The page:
Justice Department Says New Florida Law Restricting Chinese Land Ownership is Unconstitutional


WASHINGTON — The U.S. Department of Justice this week said a new law signed by Gov. Ron DeSantis that restricts some Chinese citizens from owning property in Florida violates federal law and the U.S. Constitution.

DeSantis, who is seeking the Republican nomination for president, said in May that the measure helps Florida lead the way among states in protecting national security.

But the DOJ said in a “statement of interest” filed in U. S. District Court in Tallahassee that the legislation, FL SB264 (23R), violates the federal Fair Housing Act and the Equal Protection Clause of the 14th Amendment.

“These unlawful provisions will cause serious harm to people simply because of their national origin, contravene federal civil rights laws, undermine constitutional rights, and will not advance the State’s purported goal of increasing public safety,” the DOJ wrote.

The new law takes effect July 1.

The legal action by the department is just the latest skirmish between the Biden administration and DeSantis in recent years, but this marks the first significant conflict since DeSantis jumped into the race for president a month ago.

There was no immediate response to a request for comment from the governor’s office or Florida Attorney General Ashley Moody. Nor were comments provided in response to a request from the state Department of Economic Opportunity or Florida Agriculture Commissioner Wilton Simpson, both of which are named as defendants in the lawsuit, filed by the American Civil Liberties Union.

A Simpson spokesperson said the commissioner would allow his reply brief due to be filed in federal court by July 3 to speak for itself.

DeSantis on the campaign trail has repeatedly warned that the Chinese represent one of the biggest threats against the U.S. and contended that Biden has been too weak in dealing with the communist country.

“Our food security is also our national security,” DeSantis said at the bill signing event last month. “So we don’t want the CCP in charge of any of the food production.”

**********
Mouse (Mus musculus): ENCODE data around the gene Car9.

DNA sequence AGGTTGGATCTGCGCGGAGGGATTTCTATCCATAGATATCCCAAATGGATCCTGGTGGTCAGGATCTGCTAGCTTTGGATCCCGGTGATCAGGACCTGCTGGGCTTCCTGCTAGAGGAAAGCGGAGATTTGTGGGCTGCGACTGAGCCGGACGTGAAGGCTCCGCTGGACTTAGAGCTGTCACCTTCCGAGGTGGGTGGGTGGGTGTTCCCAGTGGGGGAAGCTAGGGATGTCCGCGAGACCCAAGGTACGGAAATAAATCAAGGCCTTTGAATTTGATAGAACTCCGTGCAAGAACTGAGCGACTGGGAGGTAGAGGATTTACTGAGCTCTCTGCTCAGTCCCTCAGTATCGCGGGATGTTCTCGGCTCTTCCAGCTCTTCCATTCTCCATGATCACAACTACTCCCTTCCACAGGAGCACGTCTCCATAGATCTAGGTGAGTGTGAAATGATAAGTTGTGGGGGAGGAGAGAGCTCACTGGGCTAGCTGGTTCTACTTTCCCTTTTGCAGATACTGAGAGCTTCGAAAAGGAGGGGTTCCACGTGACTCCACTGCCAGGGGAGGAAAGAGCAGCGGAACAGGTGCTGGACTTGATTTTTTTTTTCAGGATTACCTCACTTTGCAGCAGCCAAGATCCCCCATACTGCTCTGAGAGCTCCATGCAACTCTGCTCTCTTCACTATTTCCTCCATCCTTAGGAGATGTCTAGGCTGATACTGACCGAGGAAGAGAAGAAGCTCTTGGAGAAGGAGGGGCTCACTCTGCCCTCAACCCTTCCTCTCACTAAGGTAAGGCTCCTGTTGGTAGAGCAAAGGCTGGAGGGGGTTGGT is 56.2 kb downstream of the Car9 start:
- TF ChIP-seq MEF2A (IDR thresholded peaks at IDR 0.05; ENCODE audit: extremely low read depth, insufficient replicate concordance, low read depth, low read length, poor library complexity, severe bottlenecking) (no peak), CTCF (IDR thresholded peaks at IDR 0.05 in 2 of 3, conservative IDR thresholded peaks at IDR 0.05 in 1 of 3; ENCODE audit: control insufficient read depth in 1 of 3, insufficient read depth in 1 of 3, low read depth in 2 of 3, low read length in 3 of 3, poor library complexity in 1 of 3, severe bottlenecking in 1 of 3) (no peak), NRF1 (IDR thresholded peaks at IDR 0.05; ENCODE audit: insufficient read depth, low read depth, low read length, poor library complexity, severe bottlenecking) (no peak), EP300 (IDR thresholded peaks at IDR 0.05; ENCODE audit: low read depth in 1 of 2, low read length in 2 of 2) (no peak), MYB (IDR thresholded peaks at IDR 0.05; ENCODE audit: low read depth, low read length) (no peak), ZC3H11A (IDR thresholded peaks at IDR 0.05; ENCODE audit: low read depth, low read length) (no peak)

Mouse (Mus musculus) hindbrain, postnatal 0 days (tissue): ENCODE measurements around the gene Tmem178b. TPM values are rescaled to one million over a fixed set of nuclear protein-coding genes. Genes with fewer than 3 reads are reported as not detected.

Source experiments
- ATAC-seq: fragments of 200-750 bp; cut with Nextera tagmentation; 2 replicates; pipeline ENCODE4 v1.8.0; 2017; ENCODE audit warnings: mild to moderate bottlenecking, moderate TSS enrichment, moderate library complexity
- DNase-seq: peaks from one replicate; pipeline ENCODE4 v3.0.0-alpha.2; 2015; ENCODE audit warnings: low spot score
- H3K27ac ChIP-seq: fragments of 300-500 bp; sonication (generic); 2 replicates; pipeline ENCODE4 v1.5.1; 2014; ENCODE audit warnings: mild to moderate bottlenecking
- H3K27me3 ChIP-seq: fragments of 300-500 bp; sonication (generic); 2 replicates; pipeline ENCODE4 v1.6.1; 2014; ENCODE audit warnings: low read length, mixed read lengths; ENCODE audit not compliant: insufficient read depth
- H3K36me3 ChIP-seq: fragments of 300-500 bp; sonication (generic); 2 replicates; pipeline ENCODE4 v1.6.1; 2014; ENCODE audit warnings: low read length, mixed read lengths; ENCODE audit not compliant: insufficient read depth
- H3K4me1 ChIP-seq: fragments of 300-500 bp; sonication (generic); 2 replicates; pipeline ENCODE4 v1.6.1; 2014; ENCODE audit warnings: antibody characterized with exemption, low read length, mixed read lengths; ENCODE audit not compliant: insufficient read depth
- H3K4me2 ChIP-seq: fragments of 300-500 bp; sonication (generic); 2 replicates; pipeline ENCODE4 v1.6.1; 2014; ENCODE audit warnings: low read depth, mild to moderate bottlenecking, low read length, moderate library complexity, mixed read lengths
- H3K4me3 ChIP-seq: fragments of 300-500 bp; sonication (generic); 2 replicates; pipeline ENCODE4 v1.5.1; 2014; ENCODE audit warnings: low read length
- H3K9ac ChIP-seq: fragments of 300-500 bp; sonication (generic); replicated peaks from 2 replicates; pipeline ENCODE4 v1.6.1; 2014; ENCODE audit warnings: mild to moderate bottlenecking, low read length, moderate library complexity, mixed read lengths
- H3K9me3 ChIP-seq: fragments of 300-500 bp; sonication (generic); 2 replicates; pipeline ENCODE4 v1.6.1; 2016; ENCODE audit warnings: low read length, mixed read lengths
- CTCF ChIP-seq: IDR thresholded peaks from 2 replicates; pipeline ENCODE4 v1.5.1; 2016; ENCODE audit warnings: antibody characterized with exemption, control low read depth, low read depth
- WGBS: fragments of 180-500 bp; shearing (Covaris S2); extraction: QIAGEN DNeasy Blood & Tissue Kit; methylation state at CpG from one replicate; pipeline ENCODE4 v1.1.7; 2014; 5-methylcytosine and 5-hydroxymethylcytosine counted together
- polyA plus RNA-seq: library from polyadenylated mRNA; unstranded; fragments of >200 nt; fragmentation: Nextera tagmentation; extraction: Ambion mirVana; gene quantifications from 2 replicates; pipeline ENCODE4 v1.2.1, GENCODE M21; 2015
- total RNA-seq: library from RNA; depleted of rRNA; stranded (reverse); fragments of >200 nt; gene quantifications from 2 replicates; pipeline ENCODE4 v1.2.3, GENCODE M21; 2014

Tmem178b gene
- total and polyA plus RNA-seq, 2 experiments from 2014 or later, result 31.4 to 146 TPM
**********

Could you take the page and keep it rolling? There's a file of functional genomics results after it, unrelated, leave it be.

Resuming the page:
Chinese citizens and Asian-Americans living in Florida warned legislators last spring that they would face discrimination and harassment if the bill passed. The Senate voted 31-8 to pass the bill and the House backed the bill by a 95-17 vote.

The new law labels seven nations as a “foreign country of concern” — China, Cuba, Iran, North Korea, Russia, Syria and Venezuela — and restricts property ownership for some residents from those countries.

In addition, some Chinese citizens would be prohibited from purchasing more than two acres of land, and there are misdemeanor criminal penalties for property sellers who knowingly violate the law.

The ACLU says the new law would cast “an undue burden of suspicion” on anyone trying to buy a house as long as their “name sounds remotely Asian.”

Four Chinese immigrants and Multi-Choice Realty, LLC are plaintiffs in the federal lawsuit filed in May and requested an emergency preliminary injunction earlier this month blocking implementation of the law. U.S. District Judge Allen C. Winsor has scheduled a July 18 hearing on the motion.

The Department of Justice in its court filing this week said the plaintiffs are likely to succeed on the case’s merits. The DOJ enforces the Fair Housing Act and has a strong interest in eradicating housing discrimination, the statement said.

DOJ states that the Fair Housing Act prohibits discrimination based on nationality and that non-immigrant visa holders from the seven countries will be the most affected by the new law.

And the department says additional restrictions on owning land near military installations and “critical” infrastructure will make large parts of Florida “essentially off-limits” to people based on their nationality.

“Florida has yet to identify any legitimate connection between protecting the State and prohibiting individuals who simply come from ‘foreign countries of concern,’ from purchasing or owning real property,” the agency wrote.

The DOJ press office did not respond to or acknowledge an email with questions about the role of the department in the case. But Ashley Gorski, senior staff attorney with ACLU’s National Security Project, said the Biden Administration’s involvement is significant.

“DOJ has weighed in because Florida’s law is blatantly unconstitutional and violates the Fair Housing Act,” Gorski said. “Their brief underscores just how egregious SB 264 is, and we look forward to making that case in court on July 18.”